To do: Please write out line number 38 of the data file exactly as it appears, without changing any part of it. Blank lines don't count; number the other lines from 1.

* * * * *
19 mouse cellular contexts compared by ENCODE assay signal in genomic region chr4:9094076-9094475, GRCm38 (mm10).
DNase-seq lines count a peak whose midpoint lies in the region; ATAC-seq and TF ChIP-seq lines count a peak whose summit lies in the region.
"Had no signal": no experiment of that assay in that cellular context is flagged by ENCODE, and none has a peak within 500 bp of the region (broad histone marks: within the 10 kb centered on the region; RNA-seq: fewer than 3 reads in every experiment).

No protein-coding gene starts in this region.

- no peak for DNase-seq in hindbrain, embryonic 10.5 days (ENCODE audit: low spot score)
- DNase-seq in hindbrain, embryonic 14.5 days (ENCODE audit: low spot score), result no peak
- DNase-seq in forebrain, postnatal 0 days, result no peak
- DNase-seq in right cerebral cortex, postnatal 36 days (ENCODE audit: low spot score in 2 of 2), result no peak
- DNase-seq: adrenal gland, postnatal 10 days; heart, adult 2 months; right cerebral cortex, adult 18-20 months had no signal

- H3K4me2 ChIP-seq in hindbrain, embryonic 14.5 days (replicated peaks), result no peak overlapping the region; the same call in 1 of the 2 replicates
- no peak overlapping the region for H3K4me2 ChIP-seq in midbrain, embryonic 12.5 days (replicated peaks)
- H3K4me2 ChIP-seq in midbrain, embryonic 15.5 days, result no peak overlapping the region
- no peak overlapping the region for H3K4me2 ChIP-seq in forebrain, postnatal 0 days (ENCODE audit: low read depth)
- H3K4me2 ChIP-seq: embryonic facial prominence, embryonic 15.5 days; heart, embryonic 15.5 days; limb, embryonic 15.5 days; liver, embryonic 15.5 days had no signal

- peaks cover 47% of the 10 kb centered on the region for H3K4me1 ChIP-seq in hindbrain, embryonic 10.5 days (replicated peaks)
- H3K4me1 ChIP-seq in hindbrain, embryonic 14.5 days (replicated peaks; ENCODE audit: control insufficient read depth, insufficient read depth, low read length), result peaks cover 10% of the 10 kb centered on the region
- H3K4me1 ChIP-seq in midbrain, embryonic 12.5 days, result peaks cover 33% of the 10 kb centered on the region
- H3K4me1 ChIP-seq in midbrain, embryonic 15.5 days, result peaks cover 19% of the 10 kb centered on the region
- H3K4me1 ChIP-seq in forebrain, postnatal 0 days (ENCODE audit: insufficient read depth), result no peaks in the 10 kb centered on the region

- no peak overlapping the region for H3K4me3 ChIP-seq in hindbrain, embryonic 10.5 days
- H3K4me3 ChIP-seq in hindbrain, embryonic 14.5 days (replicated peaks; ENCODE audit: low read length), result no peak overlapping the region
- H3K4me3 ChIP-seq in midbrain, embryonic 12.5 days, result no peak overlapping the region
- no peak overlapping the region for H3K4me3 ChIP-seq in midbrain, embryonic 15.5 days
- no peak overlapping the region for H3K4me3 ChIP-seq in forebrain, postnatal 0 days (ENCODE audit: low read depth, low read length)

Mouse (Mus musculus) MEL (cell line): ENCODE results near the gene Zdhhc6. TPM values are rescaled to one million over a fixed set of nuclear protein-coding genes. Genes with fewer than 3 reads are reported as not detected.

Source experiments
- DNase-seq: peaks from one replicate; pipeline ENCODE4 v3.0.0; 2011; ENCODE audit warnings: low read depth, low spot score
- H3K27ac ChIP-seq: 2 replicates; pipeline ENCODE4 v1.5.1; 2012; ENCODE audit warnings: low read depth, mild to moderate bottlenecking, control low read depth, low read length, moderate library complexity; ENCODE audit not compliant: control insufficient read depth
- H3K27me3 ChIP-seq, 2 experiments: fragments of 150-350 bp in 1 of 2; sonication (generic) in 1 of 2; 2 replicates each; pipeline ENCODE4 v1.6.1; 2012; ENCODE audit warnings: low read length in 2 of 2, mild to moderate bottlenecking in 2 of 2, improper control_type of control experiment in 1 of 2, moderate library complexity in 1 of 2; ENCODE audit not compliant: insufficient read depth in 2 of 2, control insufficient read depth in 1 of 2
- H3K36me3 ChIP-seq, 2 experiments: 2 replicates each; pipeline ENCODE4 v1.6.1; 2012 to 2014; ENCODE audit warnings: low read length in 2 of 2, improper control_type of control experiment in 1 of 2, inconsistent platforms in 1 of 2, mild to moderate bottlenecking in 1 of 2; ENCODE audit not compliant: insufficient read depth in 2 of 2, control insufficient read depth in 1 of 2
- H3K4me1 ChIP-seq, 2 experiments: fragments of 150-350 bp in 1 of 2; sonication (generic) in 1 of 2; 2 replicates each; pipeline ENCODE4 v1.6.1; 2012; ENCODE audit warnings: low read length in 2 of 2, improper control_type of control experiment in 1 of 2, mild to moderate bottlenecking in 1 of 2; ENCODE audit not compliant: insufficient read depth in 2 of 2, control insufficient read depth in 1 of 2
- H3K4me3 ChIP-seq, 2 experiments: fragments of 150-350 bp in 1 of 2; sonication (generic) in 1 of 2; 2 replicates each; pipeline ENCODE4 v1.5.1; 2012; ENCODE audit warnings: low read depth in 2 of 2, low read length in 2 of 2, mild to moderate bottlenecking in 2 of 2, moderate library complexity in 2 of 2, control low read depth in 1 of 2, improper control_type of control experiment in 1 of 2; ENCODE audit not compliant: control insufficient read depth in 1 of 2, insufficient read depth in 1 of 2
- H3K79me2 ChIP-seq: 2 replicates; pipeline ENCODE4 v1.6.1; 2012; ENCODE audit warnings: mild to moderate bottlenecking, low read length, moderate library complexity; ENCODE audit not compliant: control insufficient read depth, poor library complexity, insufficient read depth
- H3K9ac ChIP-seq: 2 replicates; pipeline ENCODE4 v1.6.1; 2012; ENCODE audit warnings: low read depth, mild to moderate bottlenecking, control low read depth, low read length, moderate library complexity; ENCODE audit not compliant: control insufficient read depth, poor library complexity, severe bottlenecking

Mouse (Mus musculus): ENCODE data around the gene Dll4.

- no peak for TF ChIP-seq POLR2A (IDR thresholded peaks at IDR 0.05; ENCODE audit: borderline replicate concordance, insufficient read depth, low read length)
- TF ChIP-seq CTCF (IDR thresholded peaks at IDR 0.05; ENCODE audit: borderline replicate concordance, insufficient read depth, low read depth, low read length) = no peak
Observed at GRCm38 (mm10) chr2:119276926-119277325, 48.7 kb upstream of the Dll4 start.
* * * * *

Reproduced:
Observed at GRCm38 (mm10) chr2:119276926-119277325, 48.7 kb upstream of the Dll4 start.